Thursday, July 21, 2011
Behind The Scoreboard
Hopefully, season won’t be wasted
The Mobile (AL) newspaper, the Press-Register, runs on its sports pages the number of days left before football begins. Just football. There is no distinction between the different levels. Just football. It is a very subtle way to feed the eagerness which is gnawing at the insides of all who have made the gridiron sport America’s number one pastime. For the great majority of us, our attention will be devoted to the secondary and tertiary levels, however, and as usual, we will be avidly watching from afar what the “big boys” are doing.
Because their season will have the longest lasting impact on our personal enjoyment, we will follow our favorites to the very last quarter. Heck, we’ll even consider forgiving them for their transgressions on our mentalities for threatening to postpone “our season.” This is a direct result of the seemingly enduring hassle over the collective bargaining agreement between players and owners.
As is the case with all major sports, the NFL has a commissioner and Roger Goodell fills that role for the big boys and is the regulator for the entire league. But when it comes to matters of this import (how to equitably split up almost $10 billion in revenue), a labor dispute mediator is called in. And it has to be a U.S. magistrate. In this case it is a federal judge by the name of Arthur J. Boylan and he has set another meeting for July 19 in Minneapolis. The judge, who will be on vacation at the time of the meeting, put forth some specific rules that the sides must follow. The NFL Players Association is represented by DeMaurice Smith. Smith stated that he would not meet again before Monday (July 18) and Goodell agreed.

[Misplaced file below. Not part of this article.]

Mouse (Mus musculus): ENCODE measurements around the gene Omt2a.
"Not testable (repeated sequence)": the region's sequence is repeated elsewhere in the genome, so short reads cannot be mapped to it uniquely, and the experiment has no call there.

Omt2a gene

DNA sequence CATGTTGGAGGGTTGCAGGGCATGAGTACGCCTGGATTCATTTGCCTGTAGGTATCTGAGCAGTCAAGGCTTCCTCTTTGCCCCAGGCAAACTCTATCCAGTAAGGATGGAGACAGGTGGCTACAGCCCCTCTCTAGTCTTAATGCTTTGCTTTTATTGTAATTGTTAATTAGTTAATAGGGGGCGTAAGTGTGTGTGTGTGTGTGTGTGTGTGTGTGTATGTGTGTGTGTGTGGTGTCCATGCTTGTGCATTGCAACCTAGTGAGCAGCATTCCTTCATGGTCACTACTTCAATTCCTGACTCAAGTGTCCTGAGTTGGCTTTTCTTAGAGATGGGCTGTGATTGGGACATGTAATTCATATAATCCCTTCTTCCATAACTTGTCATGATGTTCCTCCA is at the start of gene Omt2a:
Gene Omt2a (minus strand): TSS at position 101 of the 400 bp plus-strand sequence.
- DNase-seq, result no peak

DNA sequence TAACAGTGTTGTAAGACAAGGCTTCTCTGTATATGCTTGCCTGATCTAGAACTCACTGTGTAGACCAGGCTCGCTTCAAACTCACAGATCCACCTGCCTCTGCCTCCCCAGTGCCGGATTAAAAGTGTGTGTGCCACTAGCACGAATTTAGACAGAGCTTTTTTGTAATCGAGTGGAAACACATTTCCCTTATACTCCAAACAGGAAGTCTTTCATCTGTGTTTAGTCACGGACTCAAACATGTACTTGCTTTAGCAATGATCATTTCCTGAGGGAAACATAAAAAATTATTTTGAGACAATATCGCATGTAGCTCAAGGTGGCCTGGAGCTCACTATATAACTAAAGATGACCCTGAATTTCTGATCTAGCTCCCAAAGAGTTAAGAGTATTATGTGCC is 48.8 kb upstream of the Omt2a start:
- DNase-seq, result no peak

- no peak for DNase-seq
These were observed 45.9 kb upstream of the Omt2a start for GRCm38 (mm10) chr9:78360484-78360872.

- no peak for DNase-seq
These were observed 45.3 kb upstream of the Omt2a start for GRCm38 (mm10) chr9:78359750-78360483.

It is easy to see how this affects the whole of the football-watching world. Perhaps most importantly, it really puts a crimp in the preseason planning and activities of all the teams, but has the greatest impact on teams with new head coaches, and there are quite a few (a subject for another “Scoreboard”).
And the “unofficial” kickoff for the season, the Hall of Fame game, is practically a month away.
Of course, we are not situated in a proximity which would greatly aggrieve us if there is no preseason practice facility which we could attend. But there are plenty of college campuses around the league which look forward to hosting these teams each year. And naturally, there is a financial consideration for these venues. Now, some teams have already put out the word that no matter when the lockout ends, they will use their own practice facilities, foregoing the time-honored tradition of allowing various locales to “have” their own pro team if only pro-tem.
We just hope that all parties (including the Democrats and Republicans) can get together and solve all these problems before the “season” is wasted.
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